I was quite surprised to hear someone behind me grumbling, ‘Shut up and get on with it,’ while Simon was being introduced. Didn’t seem to be any call for that, it was the only incidence of anything resembling unacceptable behaviour I’ve witnessed so far. Everyone else has been very friendly and positive.

Become your character

An excellent hour-long session run by Sue Moorcroft, which was very well attended. She gave us very sparse information about a character (mine was male, age 40, his wife was dying, he was scared) and we had five minutes to write a quick character sketch. She then demonstrated how to fill out those characters by interviewing them – three volunteers went out to the front and had to answer questions in the persona of their characters for ten minutes or so.

These questions ranged from simple details such as:
– What music do you like?
– How many brothers and sisters do you have?
– What are your hobbies?
– Where do you go on holiday?
to rather more deep and profound questions like:
– What are your hopes and fears?
– Why did you stay with your wife if you hate her so much?
– Does your wish to have a baby come from you, or your mum’s wish for grandchildren?
– What would you do if money wasn’t a problem?

It strikes me this is a particularly useful way of really understanding your character. You need a friend or two to fire questions at you, so maybe it’s something I might suggest we try in my writing group. I’d love to do it myself, I was too nervous to volunteer though. I know, girly wuss. I’ve promised myself next time anyone asks for a volunteer for anything I’ll be the first to step forwards (that’s anything writing-related, just in case anyone gets any ideas).

I tried to work out a way of doing this if there isn’t a handy friend around. The lady sitting next to me suggested getting someone to write out a set of questions to be asked to all such characters – this is a starting point but I think maybe it needs to be fine-tuned to follow interesting avenues which will be character-specific. [This is possibly an idea for a software tool?] My thought was to get two characters in mind and have them interview each other. This could lead to disintegration of personality though.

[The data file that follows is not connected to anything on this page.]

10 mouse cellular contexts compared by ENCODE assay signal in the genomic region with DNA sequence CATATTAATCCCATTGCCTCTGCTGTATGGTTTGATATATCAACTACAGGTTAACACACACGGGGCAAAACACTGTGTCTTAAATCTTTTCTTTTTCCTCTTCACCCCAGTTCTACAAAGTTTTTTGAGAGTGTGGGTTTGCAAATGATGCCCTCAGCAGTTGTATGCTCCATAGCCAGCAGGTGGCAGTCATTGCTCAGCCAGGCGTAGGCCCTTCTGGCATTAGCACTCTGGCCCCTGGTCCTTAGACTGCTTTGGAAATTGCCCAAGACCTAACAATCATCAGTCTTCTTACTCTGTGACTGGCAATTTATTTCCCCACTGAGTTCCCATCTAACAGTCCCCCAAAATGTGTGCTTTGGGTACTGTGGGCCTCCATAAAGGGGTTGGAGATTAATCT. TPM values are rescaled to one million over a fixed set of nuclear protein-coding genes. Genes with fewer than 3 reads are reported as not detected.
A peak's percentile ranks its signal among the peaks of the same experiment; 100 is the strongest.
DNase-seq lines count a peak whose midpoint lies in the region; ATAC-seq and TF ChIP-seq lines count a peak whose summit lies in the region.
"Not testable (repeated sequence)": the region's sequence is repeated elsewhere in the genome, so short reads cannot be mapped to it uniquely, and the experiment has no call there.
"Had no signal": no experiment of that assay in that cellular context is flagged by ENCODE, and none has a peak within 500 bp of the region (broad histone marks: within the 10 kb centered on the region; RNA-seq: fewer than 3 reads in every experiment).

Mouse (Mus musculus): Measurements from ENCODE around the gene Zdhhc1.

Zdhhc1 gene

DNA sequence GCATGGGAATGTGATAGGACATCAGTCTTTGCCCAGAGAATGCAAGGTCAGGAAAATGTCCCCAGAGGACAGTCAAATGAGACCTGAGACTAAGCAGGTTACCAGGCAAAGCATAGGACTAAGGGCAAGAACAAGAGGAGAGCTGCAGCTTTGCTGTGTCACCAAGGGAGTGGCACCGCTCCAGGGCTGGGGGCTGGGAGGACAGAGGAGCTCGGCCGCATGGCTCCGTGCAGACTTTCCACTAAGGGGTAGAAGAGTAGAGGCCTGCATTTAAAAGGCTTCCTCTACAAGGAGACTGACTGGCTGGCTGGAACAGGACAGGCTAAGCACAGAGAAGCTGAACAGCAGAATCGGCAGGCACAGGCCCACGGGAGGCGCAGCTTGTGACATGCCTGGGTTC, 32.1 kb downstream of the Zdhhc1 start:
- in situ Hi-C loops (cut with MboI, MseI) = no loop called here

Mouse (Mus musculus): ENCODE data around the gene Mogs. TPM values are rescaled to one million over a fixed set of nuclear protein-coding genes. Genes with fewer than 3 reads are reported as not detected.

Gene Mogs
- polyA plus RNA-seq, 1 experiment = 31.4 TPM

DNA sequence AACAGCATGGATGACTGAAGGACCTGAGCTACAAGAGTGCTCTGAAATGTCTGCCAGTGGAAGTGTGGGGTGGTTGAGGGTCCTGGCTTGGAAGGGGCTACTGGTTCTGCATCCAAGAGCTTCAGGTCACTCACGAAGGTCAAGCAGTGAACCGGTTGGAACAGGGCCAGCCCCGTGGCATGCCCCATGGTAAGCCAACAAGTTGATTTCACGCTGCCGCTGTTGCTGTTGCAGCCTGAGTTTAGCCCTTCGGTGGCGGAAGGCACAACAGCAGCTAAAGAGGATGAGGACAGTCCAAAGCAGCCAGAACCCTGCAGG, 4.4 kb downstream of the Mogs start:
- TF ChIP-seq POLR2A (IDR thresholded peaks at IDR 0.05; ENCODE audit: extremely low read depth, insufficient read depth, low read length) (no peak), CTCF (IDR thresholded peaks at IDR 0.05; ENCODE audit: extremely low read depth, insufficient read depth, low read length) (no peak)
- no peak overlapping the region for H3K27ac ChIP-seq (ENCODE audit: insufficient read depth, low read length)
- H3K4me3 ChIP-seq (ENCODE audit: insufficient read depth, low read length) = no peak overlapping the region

Katie Fforde – the evening talk

Katie Fforde gave a lovely talk then took lots of questions. The highlight was the first question, from a man who’d obviously confused her with someone else: ‘What exactly is erotic fiction?’ She did answer the question once the initial hilarity had died down, to her credit.

Main other points:

  • Plots are essential to link characters, settings and themes.
  • Characters are even more important, they must be realistic and likeable enough for the reader to be able to relate to them (i.e. not perfect or flawless).
  • When doing research, talk to people and try things out, don’t just read about it.
  • Tips for plotting: do mini-synopses for the next few chapters, or start plotting at the end if you’re struggling.

I am an old fogey

It’s 9.20pm and I’m ready for bed. I was going to do some writing, but I’m soooooo tired…

Thoughts at the end of the second day:

  • I’m enjoying this more than I thought I would (I’d anticipated being overcome with shyness and spending most of my time alone).
  • All the sessions I’ve been to have been interesting at the very least, and most have been extremely useful.
  • There are some extremely strange people in the world.
  • If anyone’s interested, contributions towards the fees for next year would be most welcome as birthday or Christmas presents 🙂